Absolutely epically delicous bread. I cannot overstate how much I love the baking at Fol Epi. Owner/Baker Cliff Leir is the reluctant rock star of baking in Victoria, a guy who got into bread making simply ’cause he loves good food. Fol Epi takes no chances with the final product, milling their own flour, using their own starter, and baking in wood fired oven built by Cliff. The baguettes are crackling crisp, the interior soft with just the right amount of pull and chew; and the flavor, my goodness – toasted wheatiness, slightly sweet against the tang of natural leavening. The pastries are killer too – they have a fruit and almond puff pastry tart that will have you in tears.

Hilary’s Artisan Cheese
1725 Cowichan Bay Road
Cowichan Valley, BC
250.748.5992
Website | Twitter | Facebook
A trip to beautiful Cowichan Bay is not complete without a visit to Hilary Abbot’s cheese shop (a Victoria location has recently opened). I can’t think of a better quiet lunch than a big ploughman plate with a selection of Hilary’s cheeses. The cheeses have a fresh sweet dairy roundedness, the fleeting flavour of a local cheese produced with loving attention and care.

The Whole Beast
2032 Oak Bay Avenue
Victoria, BC
Website | Twitter | Facebook
You step into Cory Pelan and Geoff Pinch’s shop, which shares a space with Village Butcher in Oak Bay, and the immediate sense you get is that these guys know what they are doing. There is a no-nonsense competency that underlines how they approach their products – no false swagger or romanticism – just great tasting chaucruterie. The salami I had were absolutely delicous, tightly compact, sweet tang of cure lifted by just the right amount of spice for a real clarity of flavors. My only regret from the road trip is forgetting my leftover Whole Beast salami in my hotel fridge. Bah!!!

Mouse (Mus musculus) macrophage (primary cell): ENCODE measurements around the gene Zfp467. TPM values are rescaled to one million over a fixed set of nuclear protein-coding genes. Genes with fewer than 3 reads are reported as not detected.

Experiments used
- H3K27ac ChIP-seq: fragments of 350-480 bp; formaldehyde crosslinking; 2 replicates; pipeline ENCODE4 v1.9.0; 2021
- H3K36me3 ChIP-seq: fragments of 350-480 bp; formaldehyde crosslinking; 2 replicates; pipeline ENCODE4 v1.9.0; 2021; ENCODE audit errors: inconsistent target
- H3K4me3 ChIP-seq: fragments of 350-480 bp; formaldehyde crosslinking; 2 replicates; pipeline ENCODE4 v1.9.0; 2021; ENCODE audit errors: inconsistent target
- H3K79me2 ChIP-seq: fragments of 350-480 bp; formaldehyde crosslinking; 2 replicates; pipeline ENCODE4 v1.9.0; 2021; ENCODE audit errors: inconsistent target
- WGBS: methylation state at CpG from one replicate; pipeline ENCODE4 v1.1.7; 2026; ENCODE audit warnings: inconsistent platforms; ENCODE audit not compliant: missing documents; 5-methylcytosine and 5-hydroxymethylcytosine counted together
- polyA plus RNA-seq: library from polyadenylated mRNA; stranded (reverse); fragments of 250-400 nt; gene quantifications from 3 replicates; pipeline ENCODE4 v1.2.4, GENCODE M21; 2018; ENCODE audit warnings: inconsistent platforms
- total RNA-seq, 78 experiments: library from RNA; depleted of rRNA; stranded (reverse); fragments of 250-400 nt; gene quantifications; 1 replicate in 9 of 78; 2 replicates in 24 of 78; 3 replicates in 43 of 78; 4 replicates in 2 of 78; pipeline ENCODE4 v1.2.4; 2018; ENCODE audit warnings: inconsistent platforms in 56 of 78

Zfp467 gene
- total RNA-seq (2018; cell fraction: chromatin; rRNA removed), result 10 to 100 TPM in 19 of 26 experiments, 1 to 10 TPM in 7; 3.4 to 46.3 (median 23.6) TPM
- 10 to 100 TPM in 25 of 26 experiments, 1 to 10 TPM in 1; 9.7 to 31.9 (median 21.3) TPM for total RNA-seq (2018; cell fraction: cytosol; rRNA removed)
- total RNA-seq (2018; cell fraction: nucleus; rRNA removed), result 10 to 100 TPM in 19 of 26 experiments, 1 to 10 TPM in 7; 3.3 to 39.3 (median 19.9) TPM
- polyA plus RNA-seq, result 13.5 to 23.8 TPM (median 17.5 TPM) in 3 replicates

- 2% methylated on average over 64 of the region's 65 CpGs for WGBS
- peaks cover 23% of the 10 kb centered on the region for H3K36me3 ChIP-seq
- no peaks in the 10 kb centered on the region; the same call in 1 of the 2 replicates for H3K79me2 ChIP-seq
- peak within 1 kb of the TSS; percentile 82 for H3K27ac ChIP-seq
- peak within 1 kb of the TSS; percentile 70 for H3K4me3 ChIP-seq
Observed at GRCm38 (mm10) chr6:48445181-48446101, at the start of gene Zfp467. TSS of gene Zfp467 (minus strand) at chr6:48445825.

Chorizo and Co. Spanish Delicatessen
807 Fort Street
Victoria, BC
250.590.6393
Twitter | Facebook
What a dream of a little shop. Owners Tomas Dosil and Antonio Escude aim to bring some real Spanish warmth our rainy corner of the world. We stopped by just before lunch and had a slice of luscious Spanish tortilla and one of their deep fried empanditas with a spicy pork filling. Let me tell you, that empandita was crazy – the pastry soft yet slightly chewy, puffed and golden, the filling rich and savory, spiked with sharp notes of heat. Deilcious! Now that they have their liquor licence, Chorizo & Co. are doing set multicourse dinners served wine and beers pairings. I would make a return trip just to try one of these meals.